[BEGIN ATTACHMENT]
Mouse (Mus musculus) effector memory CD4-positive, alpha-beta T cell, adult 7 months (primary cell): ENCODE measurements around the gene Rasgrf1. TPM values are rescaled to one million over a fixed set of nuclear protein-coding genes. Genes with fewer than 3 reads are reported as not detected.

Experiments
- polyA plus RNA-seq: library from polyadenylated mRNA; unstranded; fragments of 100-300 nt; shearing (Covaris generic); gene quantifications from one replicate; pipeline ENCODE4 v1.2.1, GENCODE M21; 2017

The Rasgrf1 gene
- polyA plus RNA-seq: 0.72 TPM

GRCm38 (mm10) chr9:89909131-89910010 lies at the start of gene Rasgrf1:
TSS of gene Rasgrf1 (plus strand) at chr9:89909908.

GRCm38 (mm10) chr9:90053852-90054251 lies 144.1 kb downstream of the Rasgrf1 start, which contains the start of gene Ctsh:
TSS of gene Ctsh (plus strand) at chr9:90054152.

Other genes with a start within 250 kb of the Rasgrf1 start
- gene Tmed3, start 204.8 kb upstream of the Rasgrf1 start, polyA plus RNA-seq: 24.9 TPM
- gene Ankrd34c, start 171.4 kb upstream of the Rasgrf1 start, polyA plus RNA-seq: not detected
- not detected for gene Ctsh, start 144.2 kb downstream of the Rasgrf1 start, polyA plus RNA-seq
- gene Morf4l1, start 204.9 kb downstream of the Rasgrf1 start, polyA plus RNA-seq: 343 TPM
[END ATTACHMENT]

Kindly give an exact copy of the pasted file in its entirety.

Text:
Mouse (Mus musculus) effector memory CD4-positive, alpha-beta T cell, adult 7 months (primary cell): ENCODE measurements around the gene Rasgrf1. TPM values are rescaled to one million over a fixed set of nuclear protein-coding genes. Genes with fewer than 3 reads are reported as not detected.

Experiments
- polyA plus RNA-seq: library from polyadenylated mRNA; unstranded; fragments of 100-300 nt; shearing (Covaris generic); gene quantifications from one replicate; pipeline ENCODE4 v1.2.1, GENCODE M21; 2017

The Rasgrf1 gene
- polyA plus RNA-seq: 0.72 TPM

GRCm38 (mm10) chr9:89909131-89910010 lies at the start of gene Rasgrf1:
TSS of gene Rasgrf1 (plus strand) at chr9:89909908.

GRCm38 (mm10) chr9:90053852-90054251 lies 144.1 kb downstream of the Rasgrf1 start, which contains the start of gene Ctsh:
TSS of gene Ctsh (plus strand) at chr9:90054152.

Other genes with a start within 250 kb of the Rasgrf1 start
- gene Tmed3, start 204.8 kb upstream of the Rasgrf1 start, polyA plus RNA-seq: 24.9 TPM
- gene Ankrd34c, start 171.4 kb upstream of the Rasgrf1 start, polyA plus RNA-seq: not detected
- not detected for gene Ctsh, start 144.2 kb downstream of the Rasgrf1 start, polyA plus RNA-seq
- gene Morf4l1, start 204.9 kb downstream of the Rasgrf1 start, polyA plus RNA-seq: 343 TPM